Here’s What Happened To That Canadian Academic Defenestrated For Defending Speech

Here’s What Happened To That Canadian Academic Defenestrated For Defending Speech

Although an unlikely alliance, conservatives must recognize the importance of joining hands with free speech heroes like this liberal Canadian academic.
Casey Chalk
By

More than a year ago, a Canadian academic publicly sought to promote open inquiry and freedom of expression in response to concerns Canadian universities were restricting these rights. Some students at this person’s institution protested, charging all manner of evils, and drawing all manner of far-fetched comparisons. The institution sought to administer disciplinary measures for the breach of political correctness.

You might think I’m referring to University of Toronto professor Jordan Peterson, the renowned proponent of free speech and author of the best-selling “12 Rules for Life,” but I’m not. There’s another Canadian doing similar, important work reverberating through the country’s academic institutions, and she’s increasingly going viral.

That person is former Wilfrid Laurier graduate student Lindsay Shepherd, who recently offered me an interview.

A Hauntingly Familiar Story

Shepherd’s battle with the liberal academic panopticon began shortly after she joined the master’s program in Cultural Analysis and Social Theory at Wilfrid Laurier University (WLU) in September 2017. On November 1, 2017, during a first-year undergraduate class Shepherd was teaching, she showed two clips from a public Canadian television channel. The first featured Peterson, who has been an outspoken opponent of Canadian laws that mandate the use of transgender pronouns.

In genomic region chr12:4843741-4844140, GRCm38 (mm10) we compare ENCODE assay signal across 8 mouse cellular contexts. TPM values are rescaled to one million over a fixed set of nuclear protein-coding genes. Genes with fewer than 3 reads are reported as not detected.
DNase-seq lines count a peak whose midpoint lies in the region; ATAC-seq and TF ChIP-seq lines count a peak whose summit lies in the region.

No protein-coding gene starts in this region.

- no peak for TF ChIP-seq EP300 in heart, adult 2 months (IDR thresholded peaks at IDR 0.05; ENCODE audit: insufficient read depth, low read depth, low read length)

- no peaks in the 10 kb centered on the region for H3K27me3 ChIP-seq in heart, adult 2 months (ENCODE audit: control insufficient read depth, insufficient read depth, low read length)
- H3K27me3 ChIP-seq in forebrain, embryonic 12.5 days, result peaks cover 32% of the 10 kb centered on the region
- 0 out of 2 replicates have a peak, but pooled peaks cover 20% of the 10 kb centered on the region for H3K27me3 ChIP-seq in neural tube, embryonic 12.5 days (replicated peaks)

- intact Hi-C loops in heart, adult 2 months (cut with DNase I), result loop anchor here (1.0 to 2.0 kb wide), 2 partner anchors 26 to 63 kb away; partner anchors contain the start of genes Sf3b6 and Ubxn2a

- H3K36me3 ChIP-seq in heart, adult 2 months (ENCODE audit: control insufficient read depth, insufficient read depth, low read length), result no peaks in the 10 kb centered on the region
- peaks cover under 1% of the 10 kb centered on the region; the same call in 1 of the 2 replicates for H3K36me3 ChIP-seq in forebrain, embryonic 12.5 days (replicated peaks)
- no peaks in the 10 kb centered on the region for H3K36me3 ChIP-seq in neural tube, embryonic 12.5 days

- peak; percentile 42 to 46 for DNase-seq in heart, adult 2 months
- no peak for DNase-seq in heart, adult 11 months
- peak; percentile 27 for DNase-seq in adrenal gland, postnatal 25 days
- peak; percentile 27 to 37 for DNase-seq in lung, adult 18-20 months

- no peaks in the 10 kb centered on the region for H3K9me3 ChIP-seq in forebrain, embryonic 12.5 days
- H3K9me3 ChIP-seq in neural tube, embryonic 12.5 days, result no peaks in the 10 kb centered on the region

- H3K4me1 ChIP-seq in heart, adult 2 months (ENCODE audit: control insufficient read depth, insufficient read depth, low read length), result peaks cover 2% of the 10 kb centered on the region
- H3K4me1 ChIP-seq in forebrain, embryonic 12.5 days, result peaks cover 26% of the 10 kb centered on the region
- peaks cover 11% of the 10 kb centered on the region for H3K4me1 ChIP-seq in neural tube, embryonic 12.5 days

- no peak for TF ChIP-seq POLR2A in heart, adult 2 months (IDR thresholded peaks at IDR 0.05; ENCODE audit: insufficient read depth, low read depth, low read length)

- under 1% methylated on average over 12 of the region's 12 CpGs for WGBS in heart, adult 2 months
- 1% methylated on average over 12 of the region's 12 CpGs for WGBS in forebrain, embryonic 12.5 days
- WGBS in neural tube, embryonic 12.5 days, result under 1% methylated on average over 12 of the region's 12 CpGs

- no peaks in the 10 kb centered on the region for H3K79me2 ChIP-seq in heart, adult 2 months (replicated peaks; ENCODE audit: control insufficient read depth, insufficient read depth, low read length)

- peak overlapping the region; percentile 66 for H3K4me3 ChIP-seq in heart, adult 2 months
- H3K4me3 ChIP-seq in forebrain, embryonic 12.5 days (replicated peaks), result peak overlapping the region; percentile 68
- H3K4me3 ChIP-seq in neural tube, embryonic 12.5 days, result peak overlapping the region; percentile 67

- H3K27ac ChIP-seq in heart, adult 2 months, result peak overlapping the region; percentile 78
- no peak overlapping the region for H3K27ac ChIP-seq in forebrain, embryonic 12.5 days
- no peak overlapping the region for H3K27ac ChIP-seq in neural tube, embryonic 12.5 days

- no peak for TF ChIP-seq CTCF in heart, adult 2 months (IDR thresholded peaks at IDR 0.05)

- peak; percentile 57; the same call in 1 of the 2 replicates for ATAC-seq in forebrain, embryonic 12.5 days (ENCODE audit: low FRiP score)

A heated discussion among the students followed the videos. Later, a student approached an LGBTQ support group, which then filed a complaint with the university’s Diversity and Equity Office. That office requested a meeting with Shepherd on November 8.

Shepherd secretly recorded the meeting, which turned into an interrogation. During the 40-minute circus, university staff (who acknowledged her “positionality” regarding open inquiry), accused of her having created a “toxic climate for some of the students” by playing the clips and approaching the topic neutrally.

One professor even compared the pronoun debate to discussing whether a student of color should have rights. He also called Peterson a member of the “alt-right” and compared playing a clip featuring Peterson to “neutrally playing a speech by Hitler or Milo Yiannopoulos.” Peterson’s perspective was also rejected as “not valid,” as, apparently, not all perspectives are up for debate.

Shepherd released the recording to Canadian media. Not long afterward, WLU’s president, Deborah MacLatchy, apologized, as did Nathan Rambukkana, a professor and Shepherd’s academic advisor, who was the main antagonist in the meeting. MacLatchy said the meeting did not “reflect the values and practices to which Laurier aspires.”